Serves 4

1lb (450g) broccoli

For the dressing:

juice of half an orange

1tbs lemon juice

6tbs single cream

salt and pepper

Preparation: Trim off and separate the florets. Slice the stalks on a steep bias, into 1/4 in (0.5cm) thick ovals. Blanch the stalks and florets in lightly salted, boiling water until al dente - this should only take a few minutes. Drain and run under the cold tap. Drain again thoroughly and leave until tepid. Pile into a shallow serving dish.

Mix all dressing ingredients, taste and adjust seasoning. Spoon dressing over broccoli and serve.

Asparagus, broad bean and pea salad with roast peanut and

lemon grass dressing

The dressing is based on various South-east Asian salads, but it goes extremely well with this trio of spring vegetables. Sweet and sour, salty and hot notes all balance each other. Lemon grass is gradually becoming easier to find - look out for packs of 'Thai herbs', which contain fiery hot red chillis as well.

Serves 4-6

Ingredients: 8oz (225g) asparagus, trimmed

10oz (280g) shelled broad beans

6oz (170g) shelled peas

4 lettuce leaves

salt

For the dressing:

6 mint leaves, shredded

2 stems lemon grass

1 red chilli, deseeded and finely chopped

juice of 1 lime

1tbs fish sauce (available from oriental food stores)

2tsp light muscovado sugar

2oz (55g) unsalted, toasted peanuts, finely chopped

Preparation: Cut the tips off the asparagus and cut the stalks into 1- 1 1/2 in (2.5-4cm) lengths. Drop the stalks into a pan of boiling salted water and simmer for 4 minutes, then add the tips and continue simmering until barely tender. Drain and run under the cold tap.

If the broad beans are fresh, blanch for 1 minute, then slit open the grey-green exterior skin and squeeze out the bright green beans. Finish cooking for a couple of minutes in boiling salted water. If they are frozen, blanch and slit open as above, but there is no need to give them any more cooking than that. Fresh peas should be simmered for a few minutes until barely cooked. Frozen ones just need to be thawed.

Use only the lower 3in (7.5cm) of the lemon grass, discarding the upper part. Take off a couple of the outer layers, then bruise the stem with the back of a wooden spoon. Chop finely. Mix with all the other dressing ingredients.

Make a bed of the lettuce in a shallow bowl. Mix the asparagus, peas and beans, toss with the dressing and pile on to the lettuce leaves. Serve lightly chilled or at room temperature.

Kajinamul (steamed aubergine sesame salad)

A Korean 'namul' is a salad, usually of cooked vegetables, dressed with sesame oil and seeds. This aubergine namul is now a favourite of mine. The recipe comes from Flavours of Korea by Marc and Kim Millon (Andre Deutsch).

Serves 3-4

Ingredients: 1 medium to large aubergine

2tbs soy sauce

1tbs sesame oil

1 spring onion, finely chopped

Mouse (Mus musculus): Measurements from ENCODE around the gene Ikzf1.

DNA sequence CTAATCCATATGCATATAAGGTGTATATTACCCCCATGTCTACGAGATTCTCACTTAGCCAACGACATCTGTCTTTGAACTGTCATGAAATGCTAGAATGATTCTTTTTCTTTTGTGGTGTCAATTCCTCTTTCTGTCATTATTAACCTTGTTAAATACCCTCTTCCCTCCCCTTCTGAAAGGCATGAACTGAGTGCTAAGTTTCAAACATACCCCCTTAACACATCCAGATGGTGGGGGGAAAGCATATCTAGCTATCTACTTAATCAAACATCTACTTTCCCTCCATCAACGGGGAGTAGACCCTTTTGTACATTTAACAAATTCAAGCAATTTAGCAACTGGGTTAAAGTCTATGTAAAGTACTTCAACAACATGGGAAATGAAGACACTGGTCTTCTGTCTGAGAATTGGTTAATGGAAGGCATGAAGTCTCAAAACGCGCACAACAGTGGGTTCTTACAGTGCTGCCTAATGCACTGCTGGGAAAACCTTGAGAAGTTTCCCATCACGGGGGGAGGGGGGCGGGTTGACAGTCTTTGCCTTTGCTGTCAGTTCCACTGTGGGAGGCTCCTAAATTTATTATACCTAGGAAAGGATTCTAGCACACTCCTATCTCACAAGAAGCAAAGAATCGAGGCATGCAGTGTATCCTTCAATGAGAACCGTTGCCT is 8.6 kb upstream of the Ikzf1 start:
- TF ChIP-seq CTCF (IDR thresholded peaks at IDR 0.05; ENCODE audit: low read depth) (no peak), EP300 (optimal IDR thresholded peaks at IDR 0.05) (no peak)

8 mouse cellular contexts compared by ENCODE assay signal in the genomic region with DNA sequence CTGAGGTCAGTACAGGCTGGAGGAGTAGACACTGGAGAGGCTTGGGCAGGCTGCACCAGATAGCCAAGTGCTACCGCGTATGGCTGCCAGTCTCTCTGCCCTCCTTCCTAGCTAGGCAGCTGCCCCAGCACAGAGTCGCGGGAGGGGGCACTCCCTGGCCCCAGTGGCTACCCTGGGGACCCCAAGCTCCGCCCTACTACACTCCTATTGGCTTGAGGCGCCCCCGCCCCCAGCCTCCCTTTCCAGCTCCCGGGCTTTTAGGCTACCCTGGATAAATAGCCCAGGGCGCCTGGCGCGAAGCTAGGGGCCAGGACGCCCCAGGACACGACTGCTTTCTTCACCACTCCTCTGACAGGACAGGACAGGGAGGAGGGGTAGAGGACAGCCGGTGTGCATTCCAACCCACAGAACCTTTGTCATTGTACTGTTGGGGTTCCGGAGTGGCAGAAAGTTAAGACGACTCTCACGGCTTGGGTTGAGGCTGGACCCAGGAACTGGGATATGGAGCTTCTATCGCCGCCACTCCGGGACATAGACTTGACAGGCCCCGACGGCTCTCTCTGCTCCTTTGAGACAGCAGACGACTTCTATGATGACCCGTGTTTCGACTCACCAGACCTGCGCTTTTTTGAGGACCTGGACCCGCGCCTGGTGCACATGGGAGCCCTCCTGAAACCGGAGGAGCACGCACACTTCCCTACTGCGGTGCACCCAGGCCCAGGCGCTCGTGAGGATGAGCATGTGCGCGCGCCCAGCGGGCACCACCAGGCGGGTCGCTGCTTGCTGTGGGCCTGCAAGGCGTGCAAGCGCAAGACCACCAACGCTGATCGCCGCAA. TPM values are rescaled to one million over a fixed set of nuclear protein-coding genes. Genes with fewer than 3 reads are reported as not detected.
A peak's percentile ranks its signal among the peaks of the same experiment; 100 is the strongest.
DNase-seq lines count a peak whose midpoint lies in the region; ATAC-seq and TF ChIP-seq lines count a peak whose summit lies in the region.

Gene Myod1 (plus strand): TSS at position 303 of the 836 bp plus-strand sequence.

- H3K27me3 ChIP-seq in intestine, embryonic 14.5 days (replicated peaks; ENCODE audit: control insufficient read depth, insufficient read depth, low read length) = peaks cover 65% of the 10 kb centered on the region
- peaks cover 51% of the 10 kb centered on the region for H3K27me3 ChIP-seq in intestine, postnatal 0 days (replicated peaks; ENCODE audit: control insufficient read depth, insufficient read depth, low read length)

1 clove garlic, crushed

1tsp toasted sesame seeds

1tsp rice or cider vinegar

Preparation: Cut the aubergine in half and steam until tender (if you do not have a steamer, boil the aubergine whole).

Drain and leave it to cool, then slice lengthwise and tear the flesh into thin strips. Squeeze out any excess moisture. Mix all the remaining ingredients and pour over the aubergine. Stir to coat it evenly, then chill lightly before serving.

Sport
Alexis Sanchez has completed a £35m move to Arsenal, the club have confirmed
sportGunners complete £35m signing of Barcelona forward
Voices
Poor teachers should be fearful of not getting pay rises or losing their job if they fail to perform, Steve Fairclough, headteacher of Abbotsholme School, suggested
voicesChris Sloggett explains why it has become an impossible career path
Sport
world cup 2014
Sport
Ray Whelan was arrested earlier this week
PROMOTED VIDEO
Life and Style
ebookA wonderful selection of salads, starters and mains featuring venison, grouse and other game
Arts and Entertainment
In a minor key: Keira Knightley in the lightweight 'Begin Again'
film
Arts and Entertainment
Celebrated children’s author Allan Ahlberg, best known for Each Peach Pear Plum
books
News
peopleIndian actress known as the 'Grand Old Lady of Bollywood' was 102
News
Wayne’s estate faces a claim for alleged copyright breaches
newsJohn Wayne's heirs duke it out with university over use of the late film star's nickname
Life and Style
It beggars belief: the homeless and hungry are weary, tortured, ghosts of people – with bodies contorted by imperceptible pain
lifeRough sleepers exist in every city. Hear the stories of those whose luck has run out
News
Mick Jagger performing at Glastonbury
people
Life and Style
fashionJ Crew introduces triple zero size to meet the Asia market demand
Sport
Santi Cazorla, Mikel Arteta and Mathieu Flamini of Arsenal launch the new Puma Arsenal kits at the Puma Store on Carnaby Street
sportMassive deal worth £150m over the next five years
Arts and Entertainment
Welsh opera singer Katherine Jenkins
musicHolyrood MPs 'staggered' at lack of Scottish artists performing
Life and Style